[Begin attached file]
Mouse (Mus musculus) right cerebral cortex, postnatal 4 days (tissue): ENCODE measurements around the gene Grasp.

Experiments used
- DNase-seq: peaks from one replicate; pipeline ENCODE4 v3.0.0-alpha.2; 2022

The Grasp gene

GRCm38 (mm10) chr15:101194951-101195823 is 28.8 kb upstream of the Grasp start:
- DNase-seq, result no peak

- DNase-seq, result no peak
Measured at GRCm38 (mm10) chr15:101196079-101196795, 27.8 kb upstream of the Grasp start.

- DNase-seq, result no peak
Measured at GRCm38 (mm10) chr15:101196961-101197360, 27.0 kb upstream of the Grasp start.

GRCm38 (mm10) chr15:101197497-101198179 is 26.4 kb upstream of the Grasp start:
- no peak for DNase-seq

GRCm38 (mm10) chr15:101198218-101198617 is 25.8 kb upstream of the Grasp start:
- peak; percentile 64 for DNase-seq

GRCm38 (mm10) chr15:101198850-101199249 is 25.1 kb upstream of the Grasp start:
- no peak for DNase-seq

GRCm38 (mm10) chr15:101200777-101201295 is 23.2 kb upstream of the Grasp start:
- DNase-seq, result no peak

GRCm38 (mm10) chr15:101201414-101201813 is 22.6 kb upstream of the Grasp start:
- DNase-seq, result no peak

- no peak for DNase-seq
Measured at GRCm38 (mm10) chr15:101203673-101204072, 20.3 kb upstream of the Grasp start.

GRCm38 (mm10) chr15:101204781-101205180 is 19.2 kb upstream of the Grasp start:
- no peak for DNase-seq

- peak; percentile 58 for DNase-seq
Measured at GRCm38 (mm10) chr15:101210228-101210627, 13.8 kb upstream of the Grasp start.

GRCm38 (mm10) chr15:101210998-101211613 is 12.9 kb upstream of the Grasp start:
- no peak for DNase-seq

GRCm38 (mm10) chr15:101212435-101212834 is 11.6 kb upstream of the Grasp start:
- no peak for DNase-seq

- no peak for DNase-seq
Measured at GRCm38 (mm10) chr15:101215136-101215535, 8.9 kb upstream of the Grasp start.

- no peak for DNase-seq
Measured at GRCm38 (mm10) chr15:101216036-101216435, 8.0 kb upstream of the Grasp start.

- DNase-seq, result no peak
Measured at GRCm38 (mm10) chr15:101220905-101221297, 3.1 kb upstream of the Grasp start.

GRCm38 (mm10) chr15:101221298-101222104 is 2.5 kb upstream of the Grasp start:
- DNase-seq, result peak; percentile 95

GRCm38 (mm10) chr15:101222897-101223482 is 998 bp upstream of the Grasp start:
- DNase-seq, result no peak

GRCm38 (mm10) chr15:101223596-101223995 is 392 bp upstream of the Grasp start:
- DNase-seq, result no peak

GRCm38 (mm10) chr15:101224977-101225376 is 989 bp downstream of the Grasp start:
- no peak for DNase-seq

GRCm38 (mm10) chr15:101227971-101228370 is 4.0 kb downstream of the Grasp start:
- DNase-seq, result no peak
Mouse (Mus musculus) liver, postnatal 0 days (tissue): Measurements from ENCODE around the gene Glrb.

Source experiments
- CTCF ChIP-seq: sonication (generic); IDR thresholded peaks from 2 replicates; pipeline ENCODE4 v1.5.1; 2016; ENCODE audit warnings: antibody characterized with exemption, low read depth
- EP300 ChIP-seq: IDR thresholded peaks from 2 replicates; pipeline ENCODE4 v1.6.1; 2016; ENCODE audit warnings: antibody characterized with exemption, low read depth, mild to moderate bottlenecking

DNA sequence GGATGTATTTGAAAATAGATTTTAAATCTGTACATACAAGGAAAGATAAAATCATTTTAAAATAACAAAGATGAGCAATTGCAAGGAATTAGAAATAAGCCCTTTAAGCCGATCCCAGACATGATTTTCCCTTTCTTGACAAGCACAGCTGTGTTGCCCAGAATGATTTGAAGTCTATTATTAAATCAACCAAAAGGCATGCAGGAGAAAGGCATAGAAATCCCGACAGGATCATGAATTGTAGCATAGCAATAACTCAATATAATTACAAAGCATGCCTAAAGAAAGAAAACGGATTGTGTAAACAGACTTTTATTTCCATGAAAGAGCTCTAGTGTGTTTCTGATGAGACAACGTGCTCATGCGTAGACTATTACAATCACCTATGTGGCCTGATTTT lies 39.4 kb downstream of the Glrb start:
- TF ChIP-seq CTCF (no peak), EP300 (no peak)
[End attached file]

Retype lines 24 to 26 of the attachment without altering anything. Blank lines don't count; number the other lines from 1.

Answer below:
- no peak for DNase-seq

- peak; percentile 58 for DNase-seq
Measured at GRCm38 (mm10) chr15:101210228-101210627, 13.8 kb upstream of the Grasp start.